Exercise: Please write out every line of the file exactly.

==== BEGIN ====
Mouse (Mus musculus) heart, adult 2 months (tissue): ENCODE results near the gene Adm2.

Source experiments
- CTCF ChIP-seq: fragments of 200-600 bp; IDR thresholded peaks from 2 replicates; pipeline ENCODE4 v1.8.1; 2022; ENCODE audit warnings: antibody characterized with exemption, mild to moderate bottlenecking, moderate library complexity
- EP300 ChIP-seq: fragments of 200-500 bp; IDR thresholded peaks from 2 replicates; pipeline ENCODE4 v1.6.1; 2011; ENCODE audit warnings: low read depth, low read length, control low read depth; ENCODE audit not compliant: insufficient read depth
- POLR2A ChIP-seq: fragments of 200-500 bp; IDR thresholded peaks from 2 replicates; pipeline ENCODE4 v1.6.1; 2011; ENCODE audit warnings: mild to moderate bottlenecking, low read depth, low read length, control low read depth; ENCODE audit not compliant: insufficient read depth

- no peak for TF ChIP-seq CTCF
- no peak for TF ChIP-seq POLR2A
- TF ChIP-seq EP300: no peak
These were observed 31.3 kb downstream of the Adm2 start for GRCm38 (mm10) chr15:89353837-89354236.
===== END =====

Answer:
Mouse (Mus musculus) heart, adult 2 months (tissue): ENCODE results near the gene Adm2.

Source experiments
- CTCF ChIP-seq: fragments of 200-600 bp; IDR thresholded peaks from 2 replicates; pipeline ENCODE4 v1.8.1; 2022; ENCODE audit warnings: antibody characterized with exemption, mild to moderate bottlenecking, moderate library complexity
- EP300 ChIP-seq: fragments of 200-500 bp; IDR thresholded peaks from 2 replicates; pipeline ENCODE4 v1.6.1; 2011; ENCODE audit warnings: low read depth, low read length, control low read depth; ENCODE audit not compliant: insufficient read depth
- POLR2A ChIP-seq: fragments of 200-500 bp; IDR thresholded peaks from 2 replicates; pipeline ENCODE4 v1.6.1; 2011; ENCODE audit warnings: mild to moderate bottlenecking, low read depth, low read length, control low read depth; ENCODE audit not compliant: insufficient read depth

- no peak for TF ChIP-seq CTCF
- no peak for TF ChIP-seq POLR2A
- TF ChIP-seq EP300: no peak
These were observed 31.3 kb downstream of the Adm2 start for GRCm38 (mm10) chr15:89353837-89354236.